‘Lazy Sunday,’ 2005
The first viral video of the modern era, “Lazy Sunday” was a radical idea at the time. Two famous people making a rap song and letting the major network TV footage stream on the Internet for free? YouTube was only a couple months old, so this was a legitimately risky idea!
Of course “Lazy Sunday” blew up, and started an unprecedented run of Internet dominance from the Lonely Island. It also gave rise to a legion of pretenders (and non-pretenders) aping for the throne. As it turns out, a self-delivering video service is perfect for three-minute comedy videos. History is often knotty and nuanced, but I think we can say with remarkable specificity that “Lazy Sunday” changed the comedy landscape forever.
Chuck Norris Jokes, 2006
Chuck Norris jokes were never funny, but they do have a special place in the timeline for being the first meme, in my recollection, to garner some crossover success. If you’re like me, you remember most of your time spouting off Chuck Norris facts in the Barrens in World of Warcraft, the sort of hyper-insulated computer life that parents just don’t understand. But before long, some unbearable suits were trying to make a buck. Chuck Norris facts books! Chuck Norris facts daily calendars! Chuck Norris facts coasters! The corporate involvement killed the meme immediately, but it certainly was a sign of things to come.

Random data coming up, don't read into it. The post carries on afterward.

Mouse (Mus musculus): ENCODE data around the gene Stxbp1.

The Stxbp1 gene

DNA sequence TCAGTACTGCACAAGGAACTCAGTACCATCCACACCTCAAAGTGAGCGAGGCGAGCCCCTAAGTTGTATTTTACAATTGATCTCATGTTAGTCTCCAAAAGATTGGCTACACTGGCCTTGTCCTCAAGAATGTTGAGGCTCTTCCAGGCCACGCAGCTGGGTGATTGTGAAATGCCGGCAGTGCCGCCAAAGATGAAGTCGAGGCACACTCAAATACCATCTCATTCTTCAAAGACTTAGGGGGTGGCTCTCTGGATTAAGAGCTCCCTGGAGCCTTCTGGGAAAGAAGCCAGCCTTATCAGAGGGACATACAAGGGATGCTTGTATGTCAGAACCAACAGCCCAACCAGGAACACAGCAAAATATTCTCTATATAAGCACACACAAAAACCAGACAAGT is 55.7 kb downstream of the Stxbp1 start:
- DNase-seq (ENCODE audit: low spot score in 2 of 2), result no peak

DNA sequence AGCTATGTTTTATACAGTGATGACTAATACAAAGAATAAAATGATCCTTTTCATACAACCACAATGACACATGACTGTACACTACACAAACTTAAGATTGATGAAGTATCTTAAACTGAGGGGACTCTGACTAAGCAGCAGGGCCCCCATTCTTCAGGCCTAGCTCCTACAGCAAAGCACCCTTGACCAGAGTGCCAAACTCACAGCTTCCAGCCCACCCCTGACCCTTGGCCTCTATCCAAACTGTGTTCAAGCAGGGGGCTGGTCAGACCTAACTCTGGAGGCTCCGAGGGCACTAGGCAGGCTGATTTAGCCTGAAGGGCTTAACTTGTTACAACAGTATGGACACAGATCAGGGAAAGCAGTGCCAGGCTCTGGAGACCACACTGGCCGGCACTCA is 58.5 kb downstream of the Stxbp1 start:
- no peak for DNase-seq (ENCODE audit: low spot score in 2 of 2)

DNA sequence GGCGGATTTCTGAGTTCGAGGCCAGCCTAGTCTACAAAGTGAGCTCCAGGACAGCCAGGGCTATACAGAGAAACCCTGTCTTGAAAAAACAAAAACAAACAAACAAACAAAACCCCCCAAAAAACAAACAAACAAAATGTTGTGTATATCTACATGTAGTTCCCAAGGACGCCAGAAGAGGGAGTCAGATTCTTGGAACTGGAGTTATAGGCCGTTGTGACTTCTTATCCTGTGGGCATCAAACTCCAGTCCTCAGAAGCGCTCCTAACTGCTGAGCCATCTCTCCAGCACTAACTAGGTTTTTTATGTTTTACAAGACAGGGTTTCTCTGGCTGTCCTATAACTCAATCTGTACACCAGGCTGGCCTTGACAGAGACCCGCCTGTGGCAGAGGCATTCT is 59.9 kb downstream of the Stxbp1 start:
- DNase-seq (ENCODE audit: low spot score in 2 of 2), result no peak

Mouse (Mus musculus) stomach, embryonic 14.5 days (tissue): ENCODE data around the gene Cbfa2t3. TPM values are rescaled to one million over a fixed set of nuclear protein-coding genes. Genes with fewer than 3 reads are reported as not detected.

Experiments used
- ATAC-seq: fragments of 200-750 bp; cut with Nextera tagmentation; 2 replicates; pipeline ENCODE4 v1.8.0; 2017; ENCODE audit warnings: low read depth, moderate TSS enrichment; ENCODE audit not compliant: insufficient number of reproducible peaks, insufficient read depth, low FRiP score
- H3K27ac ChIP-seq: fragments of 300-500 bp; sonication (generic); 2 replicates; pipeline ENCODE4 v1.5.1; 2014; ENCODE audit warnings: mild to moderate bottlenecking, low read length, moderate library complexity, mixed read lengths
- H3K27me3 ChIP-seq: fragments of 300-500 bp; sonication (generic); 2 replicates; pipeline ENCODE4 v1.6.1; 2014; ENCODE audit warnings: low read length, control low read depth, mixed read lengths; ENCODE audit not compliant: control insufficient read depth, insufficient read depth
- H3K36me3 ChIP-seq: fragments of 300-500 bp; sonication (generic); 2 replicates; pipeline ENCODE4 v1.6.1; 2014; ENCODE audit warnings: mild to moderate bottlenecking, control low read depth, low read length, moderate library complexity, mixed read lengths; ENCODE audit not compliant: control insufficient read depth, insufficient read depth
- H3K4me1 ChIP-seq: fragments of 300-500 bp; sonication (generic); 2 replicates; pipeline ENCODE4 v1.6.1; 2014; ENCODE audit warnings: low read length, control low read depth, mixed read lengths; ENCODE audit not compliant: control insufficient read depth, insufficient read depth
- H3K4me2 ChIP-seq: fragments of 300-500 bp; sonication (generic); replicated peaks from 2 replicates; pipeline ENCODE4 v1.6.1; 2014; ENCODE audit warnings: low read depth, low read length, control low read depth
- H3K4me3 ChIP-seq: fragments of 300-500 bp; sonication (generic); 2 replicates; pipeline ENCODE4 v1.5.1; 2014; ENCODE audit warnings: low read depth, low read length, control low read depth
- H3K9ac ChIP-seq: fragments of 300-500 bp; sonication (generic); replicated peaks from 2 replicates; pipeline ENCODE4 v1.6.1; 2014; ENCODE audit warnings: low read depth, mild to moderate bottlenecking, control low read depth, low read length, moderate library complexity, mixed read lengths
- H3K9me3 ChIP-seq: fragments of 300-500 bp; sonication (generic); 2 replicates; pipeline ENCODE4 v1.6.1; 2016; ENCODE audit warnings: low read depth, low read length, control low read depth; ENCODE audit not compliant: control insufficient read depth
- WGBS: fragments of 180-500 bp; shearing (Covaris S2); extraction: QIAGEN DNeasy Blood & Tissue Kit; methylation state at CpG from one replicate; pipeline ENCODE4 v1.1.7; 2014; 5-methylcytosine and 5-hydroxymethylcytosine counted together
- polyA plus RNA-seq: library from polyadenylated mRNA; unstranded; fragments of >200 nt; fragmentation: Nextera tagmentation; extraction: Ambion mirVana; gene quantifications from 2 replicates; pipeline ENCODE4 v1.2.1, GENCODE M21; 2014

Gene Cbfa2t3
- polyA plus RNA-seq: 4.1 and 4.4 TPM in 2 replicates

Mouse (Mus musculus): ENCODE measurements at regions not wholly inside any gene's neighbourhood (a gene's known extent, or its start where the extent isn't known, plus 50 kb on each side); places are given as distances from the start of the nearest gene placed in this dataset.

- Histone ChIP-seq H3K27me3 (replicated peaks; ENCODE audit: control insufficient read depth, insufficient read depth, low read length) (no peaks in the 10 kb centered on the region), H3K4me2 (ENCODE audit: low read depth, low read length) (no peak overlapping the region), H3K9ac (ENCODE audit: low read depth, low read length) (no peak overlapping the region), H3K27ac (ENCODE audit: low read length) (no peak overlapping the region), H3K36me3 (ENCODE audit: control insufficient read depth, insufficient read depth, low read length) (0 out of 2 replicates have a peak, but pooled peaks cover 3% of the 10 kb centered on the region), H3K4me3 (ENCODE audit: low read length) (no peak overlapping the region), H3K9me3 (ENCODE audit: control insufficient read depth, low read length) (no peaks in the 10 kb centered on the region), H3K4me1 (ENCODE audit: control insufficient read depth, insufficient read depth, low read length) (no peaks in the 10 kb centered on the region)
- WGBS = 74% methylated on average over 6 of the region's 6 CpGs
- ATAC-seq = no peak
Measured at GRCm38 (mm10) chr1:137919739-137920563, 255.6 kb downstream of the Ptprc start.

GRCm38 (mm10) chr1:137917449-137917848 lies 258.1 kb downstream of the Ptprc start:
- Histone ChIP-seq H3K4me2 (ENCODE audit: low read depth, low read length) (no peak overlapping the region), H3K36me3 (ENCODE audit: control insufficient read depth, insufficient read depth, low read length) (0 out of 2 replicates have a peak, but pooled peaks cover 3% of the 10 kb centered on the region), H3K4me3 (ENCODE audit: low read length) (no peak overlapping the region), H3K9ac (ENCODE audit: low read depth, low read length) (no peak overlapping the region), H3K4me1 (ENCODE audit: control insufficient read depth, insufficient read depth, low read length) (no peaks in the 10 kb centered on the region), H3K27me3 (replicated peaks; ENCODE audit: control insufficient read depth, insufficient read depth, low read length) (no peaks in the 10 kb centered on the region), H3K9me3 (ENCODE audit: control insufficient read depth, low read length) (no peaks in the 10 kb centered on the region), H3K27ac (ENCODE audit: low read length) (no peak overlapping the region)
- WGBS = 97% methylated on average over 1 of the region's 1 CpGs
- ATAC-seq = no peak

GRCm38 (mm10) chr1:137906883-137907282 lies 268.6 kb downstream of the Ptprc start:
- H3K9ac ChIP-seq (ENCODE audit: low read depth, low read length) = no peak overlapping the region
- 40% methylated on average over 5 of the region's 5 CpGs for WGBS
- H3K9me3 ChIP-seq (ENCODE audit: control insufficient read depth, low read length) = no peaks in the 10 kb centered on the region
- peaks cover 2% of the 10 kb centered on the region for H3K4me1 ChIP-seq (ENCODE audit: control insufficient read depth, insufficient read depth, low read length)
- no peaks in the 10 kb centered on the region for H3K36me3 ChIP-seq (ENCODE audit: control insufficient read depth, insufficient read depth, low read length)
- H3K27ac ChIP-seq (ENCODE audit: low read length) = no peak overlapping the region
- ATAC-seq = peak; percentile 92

I Can Haz Cheezburger, 2007
The beginning of the unprecedented reign of cats over pop culture. I Can Haz Cheezburger built the foundation for Tumblr, Grumpy Cat, the LOLCATS blog, and dozens of other incorrigible things. I don’t want to be overly cynical, but I Can Haz Cheezburger marked the beginning of the ersatz, parallel Bad Internet.
The first time I got Rickrolled I laughed.
The next 50 times it was OK.
By the time it was getting played at the Thanksgiving Day Parade, I was ready to jump off a bridge. I cannot think of a more perfect distillation of how overexposure ruins everything than the Rickroll. What a sad, disappointing fate.
Kanye West at the VMAs, 2009
The last moment I can remember where Kanye was the enemy. These days, the man can do no wrong—socially, culturally, or romantically—but once upon a time he stormed the stage, snagged a microphone from a then-very green Taylor Swift, and the rest is history. Kanye immediately morphed into the biggest pariah in pop media. The funny thing? I think people would be defending Mr. West if this happened today.
Bed Intruder, 2010
Wanna know how far we’ve come in five years? Imagine the public reaction if Bed Intruder happened today. We were once drunk and giddy with remixes and rape jokes. But now? In the shadow of tight racial discourse and cultural justice, I just… I don’t know if this would be funny anymore. If you wonder why there’s heightened sensitivity now, it’s because five years ago HIDE YOUR KIDS HIDE YOUR WIFE was a lol.
Rebecca Black’s ‘Friday,’ 2011